If you need to make a complaint about a payday lender in Alabama, here’s how to submit one:

Eligible Borrowers

  • Those who currently live in the state
  • People who plan to move there

Pro tip: Lenders are not required to verify a borrower’s ability to repay. You enter into an agreement at your own risk. 

Lenders must be licensed to legally operate in the state. 

Resources for Alabama Residents Facing Hardship

Alabama offers a variety of local and state programs for residents looking for help with debt or finances. Among other things, these resources can provide low-cost or free childcare, job-related education and training, healthcare, and legal aid. Some programs can also help with the cost of rent or utilities.

Some of the main food banks in the state include:

  • Community Food Bank of Central Alabama: Birmingham; (205) 942-8911
  • Food Bank of North Alabama: Huntsville; (256) 539-2256
  • West Alabama Food Bank: Tuscaloosa; (205) 333-5353
  • Heart of Alabama Food Bank: Montgomery; (334) 263-3784
  • Food Bank of East Alabama: Auburn; (334) 821-9006
  • Love All Pantry at Central; Mobile; (251) 432-0591
  • Community Action Partnership Of North Alabama: Decatur; (256) 355-7843
  • Food Bank of North Alabama – Shoals Branch: Florence; (256) 760-5315

How to Apply for Unemployment Benefits in Alabama

To file by phone, call 866-234-5382. 

You will need your social security number and the name, correct address and dates of employment for your most recent employer. You will also need a driver’s license or state issued ID card number and your mother’s maiden name. If you are separating from the military, you will need the member 4 copy of your DD214. If you are not a U.S. citizen, you must provide work authorization number.

Once your claim is filed, information about your claim is available online in the claimant portal

For questions, call (800) 361-4524 at 5 pm Sunday through Thursday to schedule a next-day callback appointment. If you are unable to secure an appointment on one day, please try again the next day. You will need to keep your phone nearby for the entire day of your scheduled appointment. 

State Hardship Programs

Alabama offers many state-specific hardship programs for low-income households and people experiencing financial hardship. These include:

  • Family Assistance Program: This provides temporary cash assistance for basic needs for low income families with children under age 18 (or age 19 if a full time student in a secondary school or in the equivalent level of vocational or technical training. Assistance is issued on Electronic Benefit Transfer (EBT) cards.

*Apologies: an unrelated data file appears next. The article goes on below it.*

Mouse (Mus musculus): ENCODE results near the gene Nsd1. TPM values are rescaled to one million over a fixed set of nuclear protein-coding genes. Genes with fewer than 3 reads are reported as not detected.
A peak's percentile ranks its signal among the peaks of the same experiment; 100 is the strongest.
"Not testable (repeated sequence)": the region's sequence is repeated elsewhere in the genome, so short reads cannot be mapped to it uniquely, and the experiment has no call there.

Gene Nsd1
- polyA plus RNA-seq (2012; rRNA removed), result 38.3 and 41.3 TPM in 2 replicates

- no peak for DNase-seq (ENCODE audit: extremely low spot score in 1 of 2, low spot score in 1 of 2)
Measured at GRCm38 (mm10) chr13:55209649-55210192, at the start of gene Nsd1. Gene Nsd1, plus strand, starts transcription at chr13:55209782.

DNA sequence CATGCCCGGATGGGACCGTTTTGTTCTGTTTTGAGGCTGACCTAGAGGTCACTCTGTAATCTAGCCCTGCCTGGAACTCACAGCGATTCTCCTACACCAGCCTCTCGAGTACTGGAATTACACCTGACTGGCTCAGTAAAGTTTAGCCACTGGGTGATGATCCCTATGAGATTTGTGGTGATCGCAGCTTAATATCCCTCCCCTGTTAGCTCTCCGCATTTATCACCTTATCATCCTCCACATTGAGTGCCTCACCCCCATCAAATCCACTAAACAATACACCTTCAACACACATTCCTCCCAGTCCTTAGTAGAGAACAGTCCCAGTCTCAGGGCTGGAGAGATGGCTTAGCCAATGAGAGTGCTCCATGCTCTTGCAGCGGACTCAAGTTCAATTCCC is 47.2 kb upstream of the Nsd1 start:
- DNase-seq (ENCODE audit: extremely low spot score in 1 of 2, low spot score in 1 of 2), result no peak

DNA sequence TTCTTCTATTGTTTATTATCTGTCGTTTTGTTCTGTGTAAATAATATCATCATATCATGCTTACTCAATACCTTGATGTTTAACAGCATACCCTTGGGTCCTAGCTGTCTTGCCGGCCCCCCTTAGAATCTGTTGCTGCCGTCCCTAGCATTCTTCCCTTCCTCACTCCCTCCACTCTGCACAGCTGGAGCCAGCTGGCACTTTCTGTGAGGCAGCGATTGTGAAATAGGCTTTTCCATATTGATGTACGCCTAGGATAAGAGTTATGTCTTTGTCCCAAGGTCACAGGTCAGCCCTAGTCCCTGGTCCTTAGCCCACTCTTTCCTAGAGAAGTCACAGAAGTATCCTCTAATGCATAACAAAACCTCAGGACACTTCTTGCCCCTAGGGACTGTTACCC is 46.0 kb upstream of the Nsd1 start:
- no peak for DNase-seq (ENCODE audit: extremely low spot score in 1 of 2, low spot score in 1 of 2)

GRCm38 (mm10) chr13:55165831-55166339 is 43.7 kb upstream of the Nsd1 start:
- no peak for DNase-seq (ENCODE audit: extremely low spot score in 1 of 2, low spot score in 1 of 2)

• The JOBS Program: This provides work and training services to all parents receiving cash assistance to help find and retain employment.
  • Alabama Energy Bill Assistance Programs: The low income, elderly, disabled, and others facing financial hardship may be eligible for help paying utility bills. 
  • CHIP: Children’s Health Insurance Program is designed to help low-income families obtain affordable health care for their children. It includes certain services, like medicine and hospital care.
  • SNAP: In Alabama, SNAP is available to help low-income households subsidize their food costs. Apply for a reloadable card and use it like you would a debit card at most grocery stores.
  • TANF: This program helps low-income individuals through a monthly cash stipend that can be used to pay for basic necessities – such as food, housing, and clothing.
  • WIC: The Women, Infants and Children program is designed to help certain people, including low-income women with young children, afford food costs. Most people who qualify for SNAP or TANF benefits also qualify for this program.
  • LIHEAP: The Low-Income Home Energy Assistance Program is federally funded and helps income-qualified families with heating and cooling costs. It is administered by the Alabama Department of Economic and Community Affairs.
  • CAFCP: The federal Child and Adult Food Care Program reimburses eligible organizations and daycare home providers for nutritious meals served in care settings. The program is administered by the U.S. Department of Agriculture.

Cost of Living in Alabama

Annual Mean Wage (All Occupations)$51,670 
Median Monthly Rent$630
Value of a Dollar$1.15
Cost of Living87.9
Cost of Living Rank47
Grocery Cost Index98.2
Housing Cost Index70.1
Utilities Cost Index100.7
Transportation Cost Index92.7
Miscellaneous Cost Index94.3
Source: World Population Review (updated September 2023)

The Bottom Line

With a lower-than-average salaries and higher-than-average per capita debt, many Alabama residents need financial help. But the state also offers some debt relief and hardship programs to help residents, including debt settlement and debt consolidation. If you’re struggling with debt, knowing your options is essential. That way, you can start rebuilding your financial life without feeling overburdened by debt.